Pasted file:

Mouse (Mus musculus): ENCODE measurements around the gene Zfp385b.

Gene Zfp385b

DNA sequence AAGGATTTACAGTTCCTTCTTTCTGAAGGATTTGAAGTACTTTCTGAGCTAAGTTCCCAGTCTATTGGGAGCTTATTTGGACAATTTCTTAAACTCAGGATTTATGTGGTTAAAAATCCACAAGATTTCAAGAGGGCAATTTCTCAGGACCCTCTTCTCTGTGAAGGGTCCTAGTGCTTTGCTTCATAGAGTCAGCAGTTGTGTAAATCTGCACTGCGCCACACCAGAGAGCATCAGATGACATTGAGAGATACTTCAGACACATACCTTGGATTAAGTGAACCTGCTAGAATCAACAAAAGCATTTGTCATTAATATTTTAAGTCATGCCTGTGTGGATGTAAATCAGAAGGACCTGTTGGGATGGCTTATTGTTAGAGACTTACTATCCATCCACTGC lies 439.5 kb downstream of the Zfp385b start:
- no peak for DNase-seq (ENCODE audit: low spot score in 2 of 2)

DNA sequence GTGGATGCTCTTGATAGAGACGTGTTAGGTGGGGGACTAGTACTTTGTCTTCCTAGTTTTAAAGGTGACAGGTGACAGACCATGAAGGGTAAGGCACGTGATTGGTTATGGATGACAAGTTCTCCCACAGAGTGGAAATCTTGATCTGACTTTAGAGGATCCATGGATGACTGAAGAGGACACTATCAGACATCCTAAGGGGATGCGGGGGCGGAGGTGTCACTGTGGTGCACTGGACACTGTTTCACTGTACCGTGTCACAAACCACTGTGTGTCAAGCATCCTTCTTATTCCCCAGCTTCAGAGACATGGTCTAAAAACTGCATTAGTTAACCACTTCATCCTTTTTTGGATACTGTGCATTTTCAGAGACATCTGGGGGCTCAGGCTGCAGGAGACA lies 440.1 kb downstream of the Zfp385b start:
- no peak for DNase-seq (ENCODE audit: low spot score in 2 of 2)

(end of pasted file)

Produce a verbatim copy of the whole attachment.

Mouse (Mus musculus): ENCODE measurements around the gene Zfp385b.

Gene Zfp385b

DNA sequence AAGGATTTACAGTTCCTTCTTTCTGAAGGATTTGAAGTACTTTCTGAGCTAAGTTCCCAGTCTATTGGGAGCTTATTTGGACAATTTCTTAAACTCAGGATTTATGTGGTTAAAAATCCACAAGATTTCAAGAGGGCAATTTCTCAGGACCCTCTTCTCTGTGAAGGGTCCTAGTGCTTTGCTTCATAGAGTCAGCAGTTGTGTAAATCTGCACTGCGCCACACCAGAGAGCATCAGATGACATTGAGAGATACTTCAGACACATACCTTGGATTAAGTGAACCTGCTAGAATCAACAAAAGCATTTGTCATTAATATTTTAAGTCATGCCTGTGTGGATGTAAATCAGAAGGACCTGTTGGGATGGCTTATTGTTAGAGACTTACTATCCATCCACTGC lies 439.5 kb downstream of the Zfp385b start:
- no peak for DNase-seq (ENCODE audit: low spot score in 2 of 2)

DNA sequence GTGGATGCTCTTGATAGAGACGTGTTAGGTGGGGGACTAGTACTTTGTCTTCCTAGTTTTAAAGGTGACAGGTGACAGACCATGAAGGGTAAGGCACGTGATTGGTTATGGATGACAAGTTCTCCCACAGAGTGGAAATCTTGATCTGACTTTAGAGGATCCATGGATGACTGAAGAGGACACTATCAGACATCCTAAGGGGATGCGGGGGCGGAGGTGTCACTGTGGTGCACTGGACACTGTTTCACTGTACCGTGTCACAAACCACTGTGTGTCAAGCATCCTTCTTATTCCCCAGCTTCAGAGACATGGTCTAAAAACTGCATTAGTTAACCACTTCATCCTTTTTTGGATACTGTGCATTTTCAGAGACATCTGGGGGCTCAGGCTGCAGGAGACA lies 440.1 kb downstream of the Zfp385b start:
- no peak for DNase-seq (ENCODE audit: low spot score in 2 of 2)